‘Pussy Riot’ Will Invade Harvard’s Campus

The Russian punk band and political activists have made headlines all across the world, and now they’ll be in Cambridge to talk about their message.

Image via Associated Press

Image via Associated Press

They’ve been beaten on film during the Sochi Olympics, spent time in jail, oppressed by their own country’s president, and confronted by pro-Russian militants in the Ukraine. And now, the punk band known as “Pussy Riot,” a collective of politically charged women who have led a mini-revolution for human rights, will divulge their experiences during a special John F. Kennedy, Jr. Forum at Harvard this month.

On September 15, Masha Alekhina and Nadya Tolokonnikova, the public faces of Pussy Riot who have traveled the world speaking out about the importance of freedom of speech and civil rights, while criticizing the strong arm tactics of Russian President Vladimir Putin, will take the stage during a free event sponsored by Harvard’s Institute of Politics, touching on topics such as Russian law, politics, and religion.

The two women will be joined by former CNN anchor and foreign affairs correspondent Jill Dougherty, a public policy scholar from the Woodrow Wilson International Center for Scholars, in Washington, D.C., who will moderate the discussion. For those who can’t make it to the event, since there’s a limited amount of seating, the conversation with Pussy Riot members will be live-streamed.

The discussion will be followed by a Question and Answer session that will give Harvard students an opportunity to tap into the punk rockstars’ minds.

Pussy Riot first came into the public eye in 2012 after the band put on a masked performance inside of a church and lambasted Putin and his political motives and power. After being arrested, group members were later imprisoned on charges of “hooliganism,” which led to extreme criticism of the Russian government, and protests in support of the women from all around the world.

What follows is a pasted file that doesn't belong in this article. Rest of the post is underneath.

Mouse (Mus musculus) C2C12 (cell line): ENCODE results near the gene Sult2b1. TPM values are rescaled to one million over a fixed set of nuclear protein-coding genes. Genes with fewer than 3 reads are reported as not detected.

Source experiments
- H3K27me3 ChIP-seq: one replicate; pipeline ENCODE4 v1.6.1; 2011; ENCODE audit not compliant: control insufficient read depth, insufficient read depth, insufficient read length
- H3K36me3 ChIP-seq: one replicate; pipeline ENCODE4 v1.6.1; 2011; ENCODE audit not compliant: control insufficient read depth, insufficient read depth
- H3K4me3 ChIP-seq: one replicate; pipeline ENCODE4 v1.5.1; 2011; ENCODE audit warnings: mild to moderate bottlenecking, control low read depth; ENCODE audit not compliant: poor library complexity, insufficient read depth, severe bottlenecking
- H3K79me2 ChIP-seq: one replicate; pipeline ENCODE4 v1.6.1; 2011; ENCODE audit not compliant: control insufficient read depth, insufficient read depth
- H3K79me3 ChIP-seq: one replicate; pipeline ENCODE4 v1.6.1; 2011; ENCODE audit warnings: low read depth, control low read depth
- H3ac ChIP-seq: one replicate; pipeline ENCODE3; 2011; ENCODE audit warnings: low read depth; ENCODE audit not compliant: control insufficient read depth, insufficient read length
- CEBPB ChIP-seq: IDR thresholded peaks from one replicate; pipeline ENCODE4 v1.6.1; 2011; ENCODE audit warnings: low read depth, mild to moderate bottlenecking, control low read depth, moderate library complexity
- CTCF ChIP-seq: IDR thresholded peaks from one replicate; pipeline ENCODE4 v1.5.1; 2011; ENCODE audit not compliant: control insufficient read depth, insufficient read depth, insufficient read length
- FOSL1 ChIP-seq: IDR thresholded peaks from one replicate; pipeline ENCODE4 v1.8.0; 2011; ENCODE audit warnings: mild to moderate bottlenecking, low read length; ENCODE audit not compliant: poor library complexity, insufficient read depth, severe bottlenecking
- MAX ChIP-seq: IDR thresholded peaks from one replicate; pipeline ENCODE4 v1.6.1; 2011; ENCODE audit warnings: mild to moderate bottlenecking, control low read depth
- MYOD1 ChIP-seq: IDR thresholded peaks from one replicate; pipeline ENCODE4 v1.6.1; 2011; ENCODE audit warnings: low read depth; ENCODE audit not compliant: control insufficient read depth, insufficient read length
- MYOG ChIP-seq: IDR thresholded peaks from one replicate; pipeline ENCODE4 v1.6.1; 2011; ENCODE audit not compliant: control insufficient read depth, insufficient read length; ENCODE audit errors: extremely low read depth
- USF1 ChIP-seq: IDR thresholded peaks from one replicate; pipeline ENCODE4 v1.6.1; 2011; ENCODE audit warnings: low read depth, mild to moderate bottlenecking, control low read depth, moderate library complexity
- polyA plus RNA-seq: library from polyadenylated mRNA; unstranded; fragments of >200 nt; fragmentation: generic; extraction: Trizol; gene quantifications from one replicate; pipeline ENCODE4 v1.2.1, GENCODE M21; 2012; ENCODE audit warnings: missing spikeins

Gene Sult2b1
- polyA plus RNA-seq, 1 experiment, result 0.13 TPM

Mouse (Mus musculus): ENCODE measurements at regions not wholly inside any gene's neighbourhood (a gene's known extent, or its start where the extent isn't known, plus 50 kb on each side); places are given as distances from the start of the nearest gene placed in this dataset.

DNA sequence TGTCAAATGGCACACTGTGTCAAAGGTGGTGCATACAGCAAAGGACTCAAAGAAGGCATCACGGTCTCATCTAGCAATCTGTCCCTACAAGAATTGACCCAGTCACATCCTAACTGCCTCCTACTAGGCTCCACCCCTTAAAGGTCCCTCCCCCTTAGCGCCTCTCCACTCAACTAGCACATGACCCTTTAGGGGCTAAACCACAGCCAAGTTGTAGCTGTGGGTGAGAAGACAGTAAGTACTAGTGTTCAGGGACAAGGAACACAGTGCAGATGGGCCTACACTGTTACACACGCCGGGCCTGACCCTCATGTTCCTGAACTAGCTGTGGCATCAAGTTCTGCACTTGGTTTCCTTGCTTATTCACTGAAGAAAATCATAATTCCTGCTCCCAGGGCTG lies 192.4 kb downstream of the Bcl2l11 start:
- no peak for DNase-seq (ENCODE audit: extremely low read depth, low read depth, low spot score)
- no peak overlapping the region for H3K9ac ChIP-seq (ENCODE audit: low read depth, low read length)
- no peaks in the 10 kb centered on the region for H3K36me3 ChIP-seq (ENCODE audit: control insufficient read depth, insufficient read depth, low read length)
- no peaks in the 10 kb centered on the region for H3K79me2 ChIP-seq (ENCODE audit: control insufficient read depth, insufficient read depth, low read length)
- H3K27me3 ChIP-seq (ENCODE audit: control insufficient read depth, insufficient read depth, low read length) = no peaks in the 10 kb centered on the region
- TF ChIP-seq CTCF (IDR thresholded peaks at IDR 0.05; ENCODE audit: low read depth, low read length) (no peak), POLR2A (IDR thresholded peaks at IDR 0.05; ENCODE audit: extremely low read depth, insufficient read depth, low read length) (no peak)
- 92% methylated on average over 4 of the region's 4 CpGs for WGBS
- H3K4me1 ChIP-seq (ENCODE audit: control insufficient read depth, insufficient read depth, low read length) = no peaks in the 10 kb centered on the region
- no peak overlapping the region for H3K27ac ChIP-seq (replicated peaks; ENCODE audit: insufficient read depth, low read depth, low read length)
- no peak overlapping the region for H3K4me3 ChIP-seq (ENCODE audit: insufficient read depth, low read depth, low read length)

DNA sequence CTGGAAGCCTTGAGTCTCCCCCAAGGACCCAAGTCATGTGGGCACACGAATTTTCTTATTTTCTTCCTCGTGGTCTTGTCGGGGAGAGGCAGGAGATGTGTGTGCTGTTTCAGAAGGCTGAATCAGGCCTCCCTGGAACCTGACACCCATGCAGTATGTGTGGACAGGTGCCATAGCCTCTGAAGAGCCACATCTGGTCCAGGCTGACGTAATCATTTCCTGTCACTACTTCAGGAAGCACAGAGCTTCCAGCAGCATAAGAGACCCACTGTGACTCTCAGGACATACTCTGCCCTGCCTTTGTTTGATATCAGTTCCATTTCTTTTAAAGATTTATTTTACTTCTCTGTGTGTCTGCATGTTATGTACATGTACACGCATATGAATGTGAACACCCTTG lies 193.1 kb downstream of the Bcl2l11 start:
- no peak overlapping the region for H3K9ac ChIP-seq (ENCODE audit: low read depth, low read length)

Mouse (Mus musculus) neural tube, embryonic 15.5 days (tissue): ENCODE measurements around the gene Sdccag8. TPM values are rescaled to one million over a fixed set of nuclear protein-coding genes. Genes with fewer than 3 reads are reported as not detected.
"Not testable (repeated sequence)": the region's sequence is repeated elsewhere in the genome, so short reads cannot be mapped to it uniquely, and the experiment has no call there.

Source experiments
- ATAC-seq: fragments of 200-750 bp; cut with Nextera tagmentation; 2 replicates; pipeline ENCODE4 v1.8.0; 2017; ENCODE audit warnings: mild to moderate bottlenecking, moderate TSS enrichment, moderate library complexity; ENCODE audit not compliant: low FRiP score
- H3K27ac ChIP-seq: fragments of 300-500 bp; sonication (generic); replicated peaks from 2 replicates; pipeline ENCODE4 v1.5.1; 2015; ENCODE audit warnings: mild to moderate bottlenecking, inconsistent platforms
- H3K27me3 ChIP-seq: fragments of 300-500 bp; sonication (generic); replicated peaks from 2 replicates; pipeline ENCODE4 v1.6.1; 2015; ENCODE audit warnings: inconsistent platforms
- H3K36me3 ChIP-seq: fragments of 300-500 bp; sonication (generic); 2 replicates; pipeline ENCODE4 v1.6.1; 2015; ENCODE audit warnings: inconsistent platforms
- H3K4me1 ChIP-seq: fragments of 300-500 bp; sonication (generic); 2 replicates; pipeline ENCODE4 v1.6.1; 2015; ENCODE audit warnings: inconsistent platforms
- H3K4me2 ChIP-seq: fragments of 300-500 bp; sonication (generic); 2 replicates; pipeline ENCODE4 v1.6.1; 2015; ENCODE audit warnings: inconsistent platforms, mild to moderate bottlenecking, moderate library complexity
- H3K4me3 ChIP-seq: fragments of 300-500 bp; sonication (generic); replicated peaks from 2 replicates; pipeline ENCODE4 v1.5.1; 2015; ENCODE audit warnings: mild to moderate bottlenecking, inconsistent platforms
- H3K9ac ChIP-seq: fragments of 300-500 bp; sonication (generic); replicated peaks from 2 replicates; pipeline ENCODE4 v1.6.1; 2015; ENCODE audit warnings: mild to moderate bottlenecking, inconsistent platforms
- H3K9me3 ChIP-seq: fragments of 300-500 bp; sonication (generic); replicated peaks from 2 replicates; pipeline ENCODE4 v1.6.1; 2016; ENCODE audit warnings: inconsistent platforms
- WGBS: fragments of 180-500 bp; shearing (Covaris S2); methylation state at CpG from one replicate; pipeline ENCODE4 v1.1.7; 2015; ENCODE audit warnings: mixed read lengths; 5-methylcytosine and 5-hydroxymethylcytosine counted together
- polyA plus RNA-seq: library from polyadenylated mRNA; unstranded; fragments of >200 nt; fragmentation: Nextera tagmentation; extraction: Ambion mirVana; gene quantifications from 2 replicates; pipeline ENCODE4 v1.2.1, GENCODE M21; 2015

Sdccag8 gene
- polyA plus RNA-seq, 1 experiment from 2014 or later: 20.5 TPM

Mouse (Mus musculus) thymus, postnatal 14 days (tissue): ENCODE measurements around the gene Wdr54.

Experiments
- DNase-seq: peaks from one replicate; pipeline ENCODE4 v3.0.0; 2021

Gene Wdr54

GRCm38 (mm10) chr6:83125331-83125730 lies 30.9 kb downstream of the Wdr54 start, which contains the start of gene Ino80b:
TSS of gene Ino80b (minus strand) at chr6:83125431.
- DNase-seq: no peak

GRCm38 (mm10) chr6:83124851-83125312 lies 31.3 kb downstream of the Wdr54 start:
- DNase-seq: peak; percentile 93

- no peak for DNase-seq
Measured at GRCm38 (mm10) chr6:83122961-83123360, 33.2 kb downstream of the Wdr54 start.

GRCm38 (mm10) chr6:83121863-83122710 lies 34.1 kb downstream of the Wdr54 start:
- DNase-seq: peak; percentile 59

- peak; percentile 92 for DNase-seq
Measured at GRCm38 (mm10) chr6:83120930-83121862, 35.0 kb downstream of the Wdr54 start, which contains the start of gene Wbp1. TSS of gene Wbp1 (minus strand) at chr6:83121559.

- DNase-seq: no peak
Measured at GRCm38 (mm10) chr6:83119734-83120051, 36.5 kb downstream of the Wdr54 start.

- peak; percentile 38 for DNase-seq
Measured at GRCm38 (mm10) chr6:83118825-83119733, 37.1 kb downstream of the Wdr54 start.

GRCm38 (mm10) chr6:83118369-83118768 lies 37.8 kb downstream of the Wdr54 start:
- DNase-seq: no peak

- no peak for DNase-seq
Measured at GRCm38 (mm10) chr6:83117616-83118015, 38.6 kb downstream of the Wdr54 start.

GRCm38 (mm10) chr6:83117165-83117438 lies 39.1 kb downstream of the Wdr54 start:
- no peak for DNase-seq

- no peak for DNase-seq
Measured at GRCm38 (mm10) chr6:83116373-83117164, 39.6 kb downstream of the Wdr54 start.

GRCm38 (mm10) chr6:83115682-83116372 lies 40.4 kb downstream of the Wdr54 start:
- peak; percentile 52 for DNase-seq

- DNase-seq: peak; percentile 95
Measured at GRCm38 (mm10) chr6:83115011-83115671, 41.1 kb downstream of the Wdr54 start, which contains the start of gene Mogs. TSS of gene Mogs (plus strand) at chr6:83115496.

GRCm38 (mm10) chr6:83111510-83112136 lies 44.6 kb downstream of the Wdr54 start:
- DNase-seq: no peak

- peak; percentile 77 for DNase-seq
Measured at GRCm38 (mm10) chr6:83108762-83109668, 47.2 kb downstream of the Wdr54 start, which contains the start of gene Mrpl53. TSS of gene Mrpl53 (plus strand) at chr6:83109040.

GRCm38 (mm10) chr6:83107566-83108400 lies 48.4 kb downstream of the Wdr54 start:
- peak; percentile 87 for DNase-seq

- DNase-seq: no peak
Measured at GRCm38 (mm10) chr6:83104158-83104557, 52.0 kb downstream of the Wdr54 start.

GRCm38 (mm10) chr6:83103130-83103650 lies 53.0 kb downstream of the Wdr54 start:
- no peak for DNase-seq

Since their release, they’ve used the spotlight to discuss the importance of standing up for personal beliefs.

Most recently, Tolokonnikova, who served a nearly two-year sentence behind bars after putting on the masked performance with Pussy Riot, recently launched an independent news outlet called MediaZona with Alekhina. The site will reportedly cover Russian government and law enforcement, “and everything else that other outlets are barred from objectively reporting about” in their country, according to SPIN.

“Because of the heavy censorship by authorities there is no space for anything in the media that criticizes Putin’s policies and tracks human rights abuses by Russian courts and law enforcement,” Tolokonnikova said in a statement about the group members’ latest efforts. “Our new media outlet will try to cover it all.”

Correction:
An earlier version of this story misinterpreted the moderator's title and background. CNN anchor and foreign affairs correspondent Jill Dougherty is a public policy scholar from the Woodrow Wilson International Center for Scholars, in Washington, D.C. We regret the error.

  • George3C

    This will be interesting. I have some questions I’d like to pose to Mr Wilson. What, for instance, are his feelings about the mission of the United Nations as opposed to that of the League of Nations? What is his position on racial integration? Hope these questions are asked and answered.

  • Alimzhan Baizhanov